Poinsettia

Pollinators such as bees and butterflies are attracted to the tiny yellow flowers, called cyathia, on poinsettia plants.

DEAR AMOR: We just read your article about Geraniums and our thoughts JUMPED to Poinsettias. We recognize it may be too late but better late than never. We see people that are struck by the awesome beauty of this plant and in an effort to preserve it, they kill it with water. You might save a few yet this season but certainly many the next year. You could cause growers to put a huge RED WARNING on their plants “to read this first”. – WIL & JAN

DEAR WIL & JAN: Poinsettias, also known as a Christmas star, are indeed beautiful. It used to be that poinsettias sold in stores only came in red. Although red remains a favorite color, poinsettias now are being offered in many other cultivars of pink, white, yellow, blue, orange, purple, salmon, and multi-colored plants.

The yellow flower in the middle that looks like ball-head pins is the poinsettia’s actual flower. They are beautiful when they are bushy and full of red bracts. For that reason, they are manipulated to branch out by controlling the height. Those brightly colored bracts attract pollinators like butterflies, bees, and other insects to the tiny yellow flowers in the middle, known as cyathia.

I have played around with poinsettias myself, creating 4- to 5-foot standard trees from Christmas decorations that would otherwise be tossed away. I was quite successful with them actually, and happy with my work. My hands-on experimentation with them allowed me to see its strengths and weaknesses. Being a sappy plant and young as they are, its branches could snap easily if not supported and tied. Outdoors, it should be placed in a protected location.

Most often, the poinsettia is just like a cut flower to many people, tossed away when its beauty fades and its leaves shed away. That is actually a wise choice, unless we want to be adventurous.

Caring for a poinsettia comes with a cost but is very rewarding when we have the time and determination to do so. Forcing them to turn bright red exactly for Christmas takes dedication. Overall, we did not really fail that much. Hey, it’s a nice good-looking green tree!

Remember to keep it away from cold drafts. Do not underwater or overwater. A thirsty poinsettia will drop its leaves prematurely. Too much water will also cause its leaves to turn yellow and die away. Root rots also develop when the plants is sitting in water for a long time. It is necessary to discard its pot wrapper to drain out excess water.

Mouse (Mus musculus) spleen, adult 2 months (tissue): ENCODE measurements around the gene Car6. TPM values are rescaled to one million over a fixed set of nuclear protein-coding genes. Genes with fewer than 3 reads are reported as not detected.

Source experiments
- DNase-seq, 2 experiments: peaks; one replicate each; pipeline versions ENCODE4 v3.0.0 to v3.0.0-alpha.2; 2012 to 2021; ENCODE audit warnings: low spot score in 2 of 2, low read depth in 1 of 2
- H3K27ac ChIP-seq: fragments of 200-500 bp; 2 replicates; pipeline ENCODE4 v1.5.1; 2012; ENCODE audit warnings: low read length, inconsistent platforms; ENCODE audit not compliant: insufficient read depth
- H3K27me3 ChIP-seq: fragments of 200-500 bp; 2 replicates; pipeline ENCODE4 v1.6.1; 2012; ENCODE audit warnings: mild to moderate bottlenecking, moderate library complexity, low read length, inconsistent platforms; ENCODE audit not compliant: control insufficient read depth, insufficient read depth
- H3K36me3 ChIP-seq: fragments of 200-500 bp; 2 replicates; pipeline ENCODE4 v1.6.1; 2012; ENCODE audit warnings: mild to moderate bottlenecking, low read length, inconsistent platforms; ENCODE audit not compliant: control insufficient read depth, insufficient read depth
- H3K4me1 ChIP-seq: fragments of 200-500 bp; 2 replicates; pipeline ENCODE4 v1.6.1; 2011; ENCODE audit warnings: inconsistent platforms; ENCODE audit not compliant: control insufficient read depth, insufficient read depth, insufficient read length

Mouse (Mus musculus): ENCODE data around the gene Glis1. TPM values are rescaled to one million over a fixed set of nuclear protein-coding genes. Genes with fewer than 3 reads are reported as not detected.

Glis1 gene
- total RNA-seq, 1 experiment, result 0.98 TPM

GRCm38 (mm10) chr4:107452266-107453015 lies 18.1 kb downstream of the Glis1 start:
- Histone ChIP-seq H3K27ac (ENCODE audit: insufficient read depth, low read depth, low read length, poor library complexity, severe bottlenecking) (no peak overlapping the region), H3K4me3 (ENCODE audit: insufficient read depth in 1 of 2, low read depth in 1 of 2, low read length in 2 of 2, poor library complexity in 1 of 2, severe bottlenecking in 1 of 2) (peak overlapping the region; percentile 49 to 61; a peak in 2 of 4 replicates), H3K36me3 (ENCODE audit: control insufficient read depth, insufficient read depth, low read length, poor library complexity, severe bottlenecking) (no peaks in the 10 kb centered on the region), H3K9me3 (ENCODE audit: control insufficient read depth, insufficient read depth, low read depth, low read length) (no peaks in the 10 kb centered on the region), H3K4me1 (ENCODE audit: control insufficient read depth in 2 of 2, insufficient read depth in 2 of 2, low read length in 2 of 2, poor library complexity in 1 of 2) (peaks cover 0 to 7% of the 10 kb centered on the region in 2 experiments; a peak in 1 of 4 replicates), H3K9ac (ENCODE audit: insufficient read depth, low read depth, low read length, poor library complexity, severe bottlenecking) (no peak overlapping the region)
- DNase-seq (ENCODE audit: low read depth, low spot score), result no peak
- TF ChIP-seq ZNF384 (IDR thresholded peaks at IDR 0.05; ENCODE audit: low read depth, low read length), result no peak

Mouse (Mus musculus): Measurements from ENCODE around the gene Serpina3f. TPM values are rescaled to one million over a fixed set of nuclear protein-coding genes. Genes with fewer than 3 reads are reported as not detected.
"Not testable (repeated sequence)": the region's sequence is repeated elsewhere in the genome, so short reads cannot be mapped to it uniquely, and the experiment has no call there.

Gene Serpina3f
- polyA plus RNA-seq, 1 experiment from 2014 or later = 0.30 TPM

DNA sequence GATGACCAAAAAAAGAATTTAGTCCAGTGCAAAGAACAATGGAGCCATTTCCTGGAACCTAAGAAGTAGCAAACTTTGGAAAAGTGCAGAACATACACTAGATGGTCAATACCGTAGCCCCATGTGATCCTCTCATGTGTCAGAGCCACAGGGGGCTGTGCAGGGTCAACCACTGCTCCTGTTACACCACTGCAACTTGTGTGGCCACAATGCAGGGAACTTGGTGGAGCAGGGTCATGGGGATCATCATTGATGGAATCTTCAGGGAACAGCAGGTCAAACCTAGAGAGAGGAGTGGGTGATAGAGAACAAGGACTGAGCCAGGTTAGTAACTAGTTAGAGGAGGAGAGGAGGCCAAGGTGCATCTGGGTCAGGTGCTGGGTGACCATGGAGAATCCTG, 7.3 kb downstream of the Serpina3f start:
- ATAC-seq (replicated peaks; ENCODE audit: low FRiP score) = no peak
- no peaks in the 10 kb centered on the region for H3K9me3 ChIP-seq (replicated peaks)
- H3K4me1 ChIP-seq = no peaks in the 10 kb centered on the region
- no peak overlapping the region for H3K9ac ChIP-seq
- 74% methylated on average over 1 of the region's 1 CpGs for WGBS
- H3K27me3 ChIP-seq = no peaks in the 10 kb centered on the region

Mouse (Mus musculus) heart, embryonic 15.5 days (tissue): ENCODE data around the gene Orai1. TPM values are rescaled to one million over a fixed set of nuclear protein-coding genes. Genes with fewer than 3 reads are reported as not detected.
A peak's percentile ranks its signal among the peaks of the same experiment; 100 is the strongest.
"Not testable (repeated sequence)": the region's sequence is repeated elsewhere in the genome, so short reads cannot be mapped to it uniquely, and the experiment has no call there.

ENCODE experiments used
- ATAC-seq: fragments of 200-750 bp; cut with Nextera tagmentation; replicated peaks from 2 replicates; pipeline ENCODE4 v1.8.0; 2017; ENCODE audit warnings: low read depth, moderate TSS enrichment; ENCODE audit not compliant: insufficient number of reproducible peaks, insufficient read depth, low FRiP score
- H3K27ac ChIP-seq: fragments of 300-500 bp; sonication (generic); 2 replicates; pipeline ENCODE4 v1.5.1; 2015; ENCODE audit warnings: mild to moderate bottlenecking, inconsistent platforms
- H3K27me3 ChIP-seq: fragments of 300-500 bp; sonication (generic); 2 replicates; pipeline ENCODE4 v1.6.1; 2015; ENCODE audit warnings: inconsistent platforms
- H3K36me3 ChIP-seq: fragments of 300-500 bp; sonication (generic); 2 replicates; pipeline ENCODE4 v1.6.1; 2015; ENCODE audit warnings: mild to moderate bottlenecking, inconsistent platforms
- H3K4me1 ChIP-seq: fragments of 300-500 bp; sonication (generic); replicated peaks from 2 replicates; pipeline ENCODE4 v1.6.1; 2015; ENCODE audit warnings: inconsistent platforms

The following creative reminder for bushy poinsettia care is from Dr. Leonard Perry, a professor from the University of Vermont.

New Year’s Day: Fertilize with an all-purpose houseplant fertilizer at recommended rates. Continue to provide adequate light and water for prolonged bloom for several weeks.

Valentine’s Day: Check your plant for signs of insects such as white fly. If your plant has become long and leggy, cut back to about five inches tall.

St. Patrick’s Day: Remove faded and dried parts of the plant. Add more soil, preferably a commercially available sterile soil mix. Keep the plant in a very bright interior location.

Memorial Day: Trim off two to three inches of branches to promote side branching. Repot to a larger container using a sterile growing mix.

Father’s Day: Move the plant outside for the summer; place in indirect light.

Fourth of July: Trim the plant again. Move it into full sun. Continue to water and fertilize but increase the amount to accelerate growth.

Labor Day: Move indoors to a spot that gets at least six hours of direct light daily, preferably more. As new growth begins, reduce the amount of fertilizer.

Autumnal Equinox: Starting on or near Sept. 21, give the plant 13 hours of uninterrupted darkness (put the plant in a closet, basement, or under a box) and 11 hours of bright light each day. Maintain night temperatures in the low 60-degree F. range. Continue to water and fertilize. Rotate the plant daily to give all sides even light.

Thanksgiving: Discontinue the short day/long night treatment. Put the plant in a sunny area that gets at least six hours of direct light. Reduce water and fertilizer.

Christmas: Enjoy your “new” poinsettia. Start the cycle all over again.

Amor Chamness of Howe is an intern in the Purdue Extension Master Gardener program. She answers questions about gardening each week in “Dear Amor.” Send your gardening questions to her at dearamor@yahoo.com.

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